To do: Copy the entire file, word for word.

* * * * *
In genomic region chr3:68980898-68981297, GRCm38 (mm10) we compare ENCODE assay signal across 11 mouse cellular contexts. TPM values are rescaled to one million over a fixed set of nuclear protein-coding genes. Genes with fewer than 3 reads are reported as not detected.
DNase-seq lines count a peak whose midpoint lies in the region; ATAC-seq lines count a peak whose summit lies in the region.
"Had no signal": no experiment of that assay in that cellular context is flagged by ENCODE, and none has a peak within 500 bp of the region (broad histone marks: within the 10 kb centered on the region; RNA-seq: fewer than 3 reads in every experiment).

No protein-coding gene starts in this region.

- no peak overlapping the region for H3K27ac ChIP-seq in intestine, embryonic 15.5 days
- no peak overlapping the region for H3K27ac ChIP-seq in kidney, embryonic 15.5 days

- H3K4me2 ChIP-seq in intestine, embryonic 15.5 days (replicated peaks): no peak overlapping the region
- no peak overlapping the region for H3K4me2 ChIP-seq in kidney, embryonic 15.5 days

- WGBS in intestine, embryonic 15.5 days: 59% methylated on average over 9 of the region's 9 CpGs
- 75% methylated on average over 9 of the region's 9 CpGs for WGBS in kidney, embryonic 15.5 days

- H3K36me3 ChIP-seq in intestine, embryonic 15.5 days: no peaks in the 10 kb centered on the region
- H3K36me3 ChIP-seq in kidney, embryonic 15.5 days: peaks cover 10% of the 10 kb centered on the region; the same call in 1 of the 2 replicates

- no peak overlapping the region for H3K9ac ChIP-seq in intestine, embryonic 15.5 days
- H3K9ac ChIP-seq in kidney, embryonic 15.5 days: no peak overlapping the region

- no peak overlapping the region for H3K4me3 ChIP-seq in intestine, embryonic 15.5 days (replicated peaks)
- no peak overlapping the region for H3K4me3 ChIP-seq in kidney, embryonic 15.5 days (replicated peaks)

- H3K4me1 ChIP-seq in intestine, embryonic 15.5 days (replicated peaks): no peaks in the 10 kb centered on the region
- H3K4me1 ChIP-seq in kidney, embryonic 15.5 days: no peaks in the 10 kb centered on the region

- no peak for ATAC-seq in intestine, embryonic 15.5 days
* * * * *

In genomic region chr3:68980898-68981297, GRCm38 (mm10) we compare ENCODE assay signal across 11 mouse cellular contexts. TPM values are rescaled to one million over a fixed set of nuclear protein-coding genes. Genes with fewer than 3 reads are reported as not detected.
DNase-seq lines count a peak whose midpoint lies in the region; ATAC-seq lines count a peak whose summit lies in the region.
"Had no signal": no experiment of that assay in that cellular context is flagged by ENCODE, and none has a peak within 500 bp of the region (broad histone marks: within the 10 kb centered on the region; RNA-seq: fewer than 3 reads in every experiment).

No protein-coding gene starts in this region.

- no peak overlapping the region for H3K27ac ChIP-seq in intestine, embryonic 15.5 days
- no peak overlapping the region for H3K27ac ChIP-seq in kidney, embryonic 15.5 days

- H3K4me2 ChIP-seq in intestine, embryonic 15.5 days (replicated peaks): no peak overlapping the region
- no peak overlapping the region for H3K4me2 ChIP-seq in kidney, embryonic 15.5 days

- WGBS in intestine, embryonic 15.5 days: 59% methylated on average over 9 of the region's 9 CpGs
- 75% methylated on average over 9 of the region's 9 CpGs for WGBS in kidney, embryonic 15.5 days

- H3K36me3 ChIP-seq in intestine, embryonic 15.5 days: no peaks in the 10 kb centered on the region
- H3K36me3 ChIP-seq in kidney, embryonic 15.5 days: peaks cover 10% of the 10 kb centered on the region; the same call in 1 of the 2 replicates

- no peak overlapping the region for H3K9ac ChIP-seq in intestine, embryonic 15.5 days
- H3K9ac ChIP-seq in kidney, embryonic 15.5 days: no peak overlapping the region

- no peak overlapping the region for H3K4me3 ChIP-seq in intestine, embryonic 15.5 days (replicated peaks)
- no peak overlapping the region for H3K4me3 ChIP-seq in kidney, embryonic 15.5 days (replicated peaks)

- H3K4me1 ChIP-seq in intestine, embryonic 15.5 days (replicated peaks): no peaks in the 10 kb centered on the region
- H3K4me1 ChIP-seq in kidney, embryonic 15.5 days: no peaks in the 10 kb centered on the region

- no peak for ATAC-seq in intestine, embryonic 15.5 days